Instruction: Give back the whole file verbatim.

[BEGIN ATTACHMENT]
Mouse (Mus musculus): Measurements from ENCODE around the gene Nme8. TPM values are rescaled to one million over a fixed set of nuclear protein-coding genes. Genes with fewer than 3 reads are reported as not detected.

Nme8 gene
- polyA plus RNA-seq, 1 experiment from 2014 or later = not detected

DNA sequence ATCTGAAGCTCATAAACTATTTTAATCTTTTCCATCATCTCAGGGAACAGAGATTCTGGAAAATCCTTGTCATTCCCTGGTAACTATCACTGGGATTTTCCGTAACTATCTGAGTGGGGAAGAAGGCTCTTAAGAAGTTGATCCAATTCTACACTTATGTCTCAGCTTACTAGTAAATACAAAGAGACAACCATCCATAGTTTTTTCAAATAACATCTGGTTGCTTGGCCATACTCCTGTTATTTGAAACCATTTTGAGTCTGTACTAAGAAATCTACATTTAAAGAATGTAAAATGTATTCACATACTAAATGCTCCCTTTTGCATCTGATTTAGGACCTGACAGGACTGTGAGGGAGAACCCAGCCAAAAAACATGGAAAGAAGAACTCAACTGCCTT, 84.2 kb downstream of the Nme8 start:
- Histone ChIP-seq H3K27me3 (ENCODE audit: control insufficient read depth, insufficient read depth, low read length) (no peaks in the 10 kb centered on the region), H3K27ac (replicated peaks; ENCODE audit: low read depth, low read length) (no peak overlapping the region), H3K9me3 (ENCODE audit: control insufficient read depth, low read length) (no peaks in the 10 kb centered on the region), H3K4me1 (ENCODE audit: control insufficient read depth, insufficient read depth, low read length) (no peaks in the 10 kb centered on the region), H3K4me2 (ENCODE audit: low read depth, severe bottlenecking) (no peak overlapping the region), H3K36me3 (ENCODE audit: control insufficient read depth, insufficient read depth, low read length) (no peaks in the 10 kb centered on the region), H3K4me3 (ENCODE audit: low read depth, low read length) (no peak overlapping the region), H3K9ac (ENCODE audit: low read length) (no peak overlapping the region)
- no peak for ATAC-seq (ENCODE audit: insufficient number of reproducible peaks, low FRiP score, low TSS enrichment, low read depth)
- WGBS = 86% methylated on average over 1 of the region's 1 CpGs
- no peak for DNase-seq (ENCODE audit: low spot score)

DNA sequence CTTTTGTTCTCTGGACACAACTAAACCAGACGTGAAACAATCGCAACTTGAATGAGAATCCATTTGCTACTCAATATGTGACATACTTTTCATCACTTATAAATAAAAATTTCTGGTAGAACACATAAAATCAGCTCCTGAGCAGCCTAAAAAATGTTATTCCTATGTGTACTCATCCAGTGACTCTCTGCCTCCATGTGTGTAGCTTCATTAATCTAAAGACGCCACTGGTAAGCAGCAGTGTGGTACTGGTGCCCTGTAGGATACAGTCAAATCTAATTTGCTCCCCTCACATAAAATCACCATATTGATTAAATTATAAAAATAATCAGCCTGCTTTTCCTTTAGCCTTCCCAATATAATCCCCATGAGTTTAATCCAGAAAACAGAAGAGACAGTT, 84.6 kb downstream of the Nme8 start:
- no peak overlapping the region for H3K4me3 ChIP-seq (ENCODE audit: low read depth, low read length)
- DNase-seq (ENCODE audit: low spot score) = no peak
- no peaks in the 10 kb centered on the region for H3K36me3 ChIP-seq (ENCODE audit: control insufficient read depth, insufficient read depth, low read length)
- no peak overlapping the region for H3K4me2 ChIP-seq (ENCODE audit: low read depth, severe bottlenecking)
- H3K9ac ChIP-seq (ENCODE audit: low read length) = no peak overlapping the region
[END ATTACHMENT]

Mouse (Mus musculus): Measurements from ENCODE around the gene Nme8. TPM values are rescaled to one million over a fixed set of nuclear protein-coding genes. Genes with fewer than 3 reads are reported as not detected.

Nme8 gene
- polyA plus RNA-seq, 1 experiment from 2014 or later = not detected

DNA sequence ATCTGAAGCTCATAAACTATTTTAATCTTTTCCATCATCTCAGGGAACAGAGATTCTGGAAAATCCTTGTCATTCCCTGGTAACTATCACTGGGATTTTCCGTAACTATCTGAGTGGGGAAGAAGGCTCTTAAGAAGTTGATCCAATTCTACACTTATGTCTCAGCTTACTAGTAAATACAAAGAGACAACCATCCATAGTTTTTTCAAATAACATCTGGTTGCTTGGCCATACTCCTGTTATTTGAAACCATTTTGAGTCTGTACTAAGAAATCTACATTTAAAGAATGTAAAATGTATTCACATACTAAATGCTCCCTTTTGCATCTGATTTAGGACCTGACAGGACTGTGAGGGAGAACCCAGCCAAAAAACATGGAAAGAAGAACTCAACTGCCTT, 84.2 kb downstream of the Nme8 start:
- Histone ChIP-seq H3K27me3 (ENCODE audit: control insufficient read depth, insufficient read depth, low read length) (no peaks in the 10 kb centered on the region), H3K27ac (replicated peaks; ENCODE audit: low read depth, low read length) (no peak overlapping the region), H3K9me3 (ENCODE audit: control insufficient read depth, low read length) (no peaks in the 10 kb centered on the region), H3K4me1 (ENCODE audit: control insufficient read depth, insufficient read depth, low read length) (no peaks in the 10 kb centered on the region), H3K4me2 (ENCODE audit: low read depth, severe bottlenecking) (no peak overlapping the region), H3K36me3 (ENCODE audit: control insufficient read depth, insufficient read depth, low read length) (no peaks in the 10 kb centered on the region), H3K4me3 (ENCODE audit: low read depth, low read length) (no peak overlapping the region), H3K9ac (ENCODE audit: low read length) (no peak overlapping the region)
- no peak for ATAC-seq (ENCODE audit: insufficient number of reproducible peaks, low FRiP score, low TSS enrichment, low read depth)
- WGBS = 86% methylated on average over 1 of the region's 1 CpGs
- no peak for DNase-seq (ENCODE audit: low spot score)

DNA sequence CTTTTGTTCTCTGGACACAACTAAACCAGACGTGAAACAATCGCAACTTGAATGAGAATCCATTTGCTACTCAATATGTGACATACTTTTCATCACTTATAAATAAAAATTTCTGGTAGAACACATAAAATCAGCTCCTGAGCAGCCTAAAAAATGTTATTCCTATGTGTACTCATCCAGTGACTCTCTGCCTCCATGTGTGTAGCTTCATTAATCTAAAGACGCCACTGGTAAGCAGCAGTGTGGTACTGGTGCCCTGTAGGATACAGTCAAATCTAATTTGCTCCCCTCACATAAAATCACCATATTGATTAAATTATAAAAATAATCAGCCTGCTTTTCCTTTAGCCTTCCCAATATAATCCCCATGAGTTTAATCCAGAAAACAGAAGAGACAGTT, 84.6 kb downstream of the Nme8 start:
- no peak overlapping the region for H3K4me3 ChIP-seq (ENCODE audit: low read depth, low read length)
- DNase-seq (ENCODE audit: low spot score) = no peak
- no peaks in the 10 kb centered on the region for H3K36me3 ChIP-seq (ENCODE audit: control insufficient read depth, insufficient read depth, low read length)
- no peak overlapping the region for H3K4me2 ChIP-seq (ENCODE audit: low read depth, severe bottlenecking)
- H3K9ac ChIP-seq (ENCODE audit: low read length) = no peak overlapping the region